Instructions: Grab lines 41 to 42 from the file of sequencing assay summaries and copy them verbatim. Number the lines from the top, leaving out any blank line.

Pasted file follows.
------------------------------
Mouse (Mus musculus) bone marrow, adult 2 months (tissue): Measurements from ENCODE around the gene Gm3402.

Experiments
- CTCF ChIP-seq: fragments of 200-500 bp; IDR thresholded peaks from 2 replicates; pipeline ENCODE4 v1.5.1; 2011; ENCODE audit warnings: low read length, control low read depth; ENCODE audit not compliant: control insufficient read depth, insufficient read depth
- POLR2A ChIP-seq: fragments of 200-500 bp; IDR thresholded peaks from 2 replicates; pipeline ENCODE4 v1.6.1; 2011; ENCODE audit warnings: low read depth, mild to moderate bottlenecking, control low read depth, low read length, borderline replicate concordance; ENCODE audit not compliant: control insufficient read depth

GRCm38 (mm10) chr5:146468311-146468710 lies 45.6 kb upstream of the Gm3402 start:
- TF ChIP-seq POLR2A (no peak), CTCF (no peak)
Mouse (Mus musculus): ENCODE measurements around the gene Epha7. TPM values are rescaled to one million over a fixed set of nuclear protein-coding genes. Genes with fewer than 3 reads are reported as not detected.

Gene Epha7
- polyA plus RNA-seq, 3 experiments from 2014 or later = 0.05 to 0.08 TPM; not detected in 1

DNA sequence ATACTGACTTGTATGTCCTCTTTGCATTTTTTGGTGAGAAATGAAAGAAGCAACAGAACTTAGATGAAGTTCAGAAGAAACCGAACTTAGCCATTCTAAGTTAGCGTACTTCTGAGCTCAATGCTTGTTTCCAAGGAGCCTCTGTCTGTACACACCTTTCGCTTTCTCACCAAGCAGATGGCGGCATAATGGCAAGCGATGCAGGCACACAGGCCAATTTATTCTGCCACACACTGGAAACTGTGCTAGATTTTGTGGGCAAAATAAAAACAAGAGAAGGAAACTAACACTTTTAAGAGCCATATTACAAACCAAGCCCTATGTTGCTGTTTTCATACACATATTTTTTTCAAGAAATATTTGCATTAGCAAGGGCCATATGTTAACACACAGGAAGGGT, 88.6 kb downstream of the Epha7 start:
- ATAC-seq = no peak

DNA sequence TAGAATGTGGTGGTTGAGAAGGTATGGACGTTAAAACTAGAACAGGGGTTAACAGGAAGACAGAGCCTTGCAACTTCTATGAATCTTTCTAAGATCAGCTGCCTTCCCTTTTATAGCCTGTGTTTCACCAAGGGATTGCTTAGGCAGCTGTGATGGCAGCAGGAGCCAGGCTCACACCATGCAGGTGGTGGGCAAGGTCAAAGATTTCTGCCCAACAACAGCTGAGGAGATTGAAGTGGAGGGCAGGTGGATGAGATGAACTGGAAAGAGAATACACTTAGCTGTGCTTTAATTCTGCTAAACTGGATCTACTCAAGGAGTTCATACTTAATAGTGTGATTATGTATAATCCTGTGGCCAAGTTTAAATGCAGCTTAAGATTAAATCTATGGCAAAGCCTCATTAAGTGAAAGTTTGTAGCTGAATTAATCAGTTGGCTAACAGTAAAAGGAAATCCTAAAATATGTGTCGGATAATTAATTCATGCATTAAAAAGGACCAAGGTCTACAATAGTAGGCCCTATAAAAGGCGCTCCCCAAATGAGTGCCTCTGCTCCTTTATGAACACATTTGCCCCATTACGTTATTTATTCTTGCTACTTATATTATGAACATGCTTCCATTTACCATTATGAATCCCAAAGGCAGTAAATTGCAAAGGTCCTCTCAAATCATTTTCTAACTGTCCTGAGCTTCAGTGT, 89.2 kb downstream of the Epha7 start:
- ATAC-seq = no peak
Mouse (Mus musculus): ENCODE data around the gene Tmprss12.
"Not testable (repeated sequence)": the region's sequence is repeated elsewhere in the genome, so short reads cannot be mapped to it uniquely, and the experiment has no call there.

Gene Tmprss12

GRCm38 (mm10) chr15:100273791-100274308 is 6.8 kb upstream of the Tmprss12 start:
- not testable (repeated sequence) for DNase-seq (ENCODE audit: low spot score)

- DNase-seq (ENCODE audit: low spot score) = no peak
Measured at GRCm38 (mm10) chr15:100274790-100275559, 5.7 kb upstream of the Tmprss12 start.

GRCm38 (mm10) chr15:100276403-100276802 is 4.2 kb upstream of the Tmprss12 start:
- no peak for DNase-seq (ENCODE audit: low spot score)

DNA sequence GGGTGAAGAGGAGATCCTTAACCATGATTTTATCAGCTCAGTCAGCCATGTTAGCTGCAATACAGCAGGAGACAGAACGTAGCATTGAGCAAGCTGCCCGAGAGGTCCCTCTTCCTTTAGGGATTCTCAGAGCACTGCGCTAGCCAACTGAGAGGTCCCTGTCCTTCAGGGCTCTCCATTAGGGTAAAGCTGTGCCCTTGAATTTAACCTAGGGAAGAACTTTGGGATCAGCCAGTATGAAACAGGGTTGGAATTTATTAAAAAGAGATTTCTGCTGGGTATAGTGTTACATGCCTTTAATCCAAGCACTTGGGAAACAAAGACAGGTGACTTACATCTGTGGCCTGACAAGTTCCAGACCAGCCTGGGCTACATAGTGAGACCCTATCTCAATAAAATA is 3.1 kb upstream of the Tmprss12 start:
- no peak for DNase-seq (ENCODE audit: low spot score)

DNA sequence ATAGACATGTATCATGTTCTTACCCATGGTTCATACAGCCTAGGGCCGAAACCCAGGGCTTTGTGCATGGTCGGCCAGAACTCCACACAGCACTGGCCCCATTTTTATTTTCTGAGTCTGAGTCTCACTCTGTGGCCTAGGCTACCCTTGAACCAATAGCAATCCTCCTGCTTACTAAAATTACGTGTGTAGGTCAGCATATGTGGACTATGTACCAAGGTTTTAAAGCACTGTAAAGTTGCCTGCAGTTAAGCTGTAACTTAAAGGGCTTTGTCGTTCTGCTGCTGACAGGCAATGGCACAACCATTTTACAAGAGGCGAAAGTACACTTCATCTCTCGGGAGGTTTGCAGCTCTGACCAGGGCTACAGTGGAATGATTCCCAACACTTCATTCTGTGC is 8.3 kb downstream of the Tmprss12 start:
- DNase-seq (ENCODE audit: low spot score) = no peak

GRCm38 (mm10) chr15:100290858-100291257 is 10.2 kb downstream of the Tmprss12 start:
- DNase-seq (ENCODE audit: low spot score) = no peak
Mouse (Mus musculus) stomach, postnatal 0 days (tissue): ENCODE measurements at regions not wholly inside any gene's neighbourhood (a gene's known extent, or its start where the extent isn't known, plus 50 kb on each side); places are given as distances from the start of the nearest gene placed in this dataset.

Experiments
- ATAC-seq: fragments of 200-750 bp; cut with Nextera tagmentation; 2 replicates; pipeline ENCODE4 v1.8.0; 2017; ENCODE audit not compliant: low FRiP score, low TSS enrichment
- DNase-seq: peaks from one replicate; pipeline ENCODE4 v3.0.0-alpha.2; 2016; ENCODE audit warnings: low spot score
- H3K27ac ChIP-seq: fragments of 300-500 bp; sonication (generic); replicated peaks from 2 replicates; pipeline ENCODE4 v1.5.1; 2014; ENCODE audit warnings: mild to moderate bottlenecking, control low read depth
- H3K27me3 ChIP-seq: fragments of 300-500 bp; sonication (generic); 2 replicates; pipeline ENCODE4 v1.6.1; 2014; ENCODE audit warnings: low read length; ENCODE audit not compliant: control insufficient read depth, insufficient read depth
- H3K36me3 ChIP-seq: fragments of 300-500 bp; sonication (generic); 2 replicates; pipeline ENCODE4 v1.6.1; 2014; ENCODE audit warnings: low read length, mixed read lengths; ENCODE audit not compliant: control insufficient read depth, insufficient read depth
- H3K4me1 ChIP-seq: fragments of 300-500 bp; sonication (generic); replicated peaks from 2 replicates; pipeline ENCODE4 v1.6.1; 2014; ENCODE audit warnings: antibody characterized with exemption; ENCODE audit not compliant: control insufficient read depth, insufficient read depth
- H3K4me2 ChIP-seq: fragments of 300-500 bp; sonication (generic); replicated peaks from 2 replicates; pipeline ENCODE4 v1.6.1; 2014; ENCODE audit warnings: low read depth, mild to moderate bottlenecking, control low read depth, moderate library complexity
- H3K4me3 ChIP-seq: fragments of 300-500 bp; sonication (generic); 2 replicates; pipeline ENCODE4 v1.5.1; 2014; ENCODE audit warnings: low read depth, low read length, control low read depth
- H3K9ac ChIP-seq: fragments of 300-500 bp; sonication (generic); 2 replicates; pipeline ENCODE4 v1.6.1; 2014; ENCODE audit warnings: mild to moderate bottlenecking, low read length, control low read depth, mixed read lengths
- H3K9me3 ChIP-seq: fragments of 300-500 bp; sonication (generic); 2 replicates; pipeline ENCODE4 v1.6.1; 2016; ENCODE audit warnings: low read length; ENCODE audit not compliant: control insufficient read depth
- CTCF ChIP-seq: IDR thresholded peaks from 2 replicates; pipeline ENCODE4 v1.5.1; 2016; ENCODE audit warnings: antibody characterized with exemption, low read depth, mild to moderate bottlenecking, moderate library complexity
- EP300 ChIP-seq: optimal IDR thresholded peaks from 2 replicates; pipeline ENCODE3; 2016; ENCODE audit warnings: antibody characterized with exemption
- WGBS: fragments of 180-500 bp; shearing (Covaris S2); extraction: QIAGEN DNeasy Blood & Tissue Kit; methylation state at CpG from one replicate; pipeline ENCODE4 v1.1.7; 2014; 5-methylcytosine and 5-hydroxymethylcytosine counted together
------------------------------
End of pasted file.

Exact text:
- CTCF ChIP-seq: IDR thresholded peaks from 2 replicates; pipeline ENCODE4 v1.5.1; 2016; ENCODE audit warnings: antibody characterized with exemption, low read depth, mild to moderate bottlenecking, moderate library complexity
- EP300 ChIP-seq: optimal IDR thresholded peaks from 2 replicates; pipeline ENCODE3; 2016; ENCODE audit warnings: antibody characterized with exemption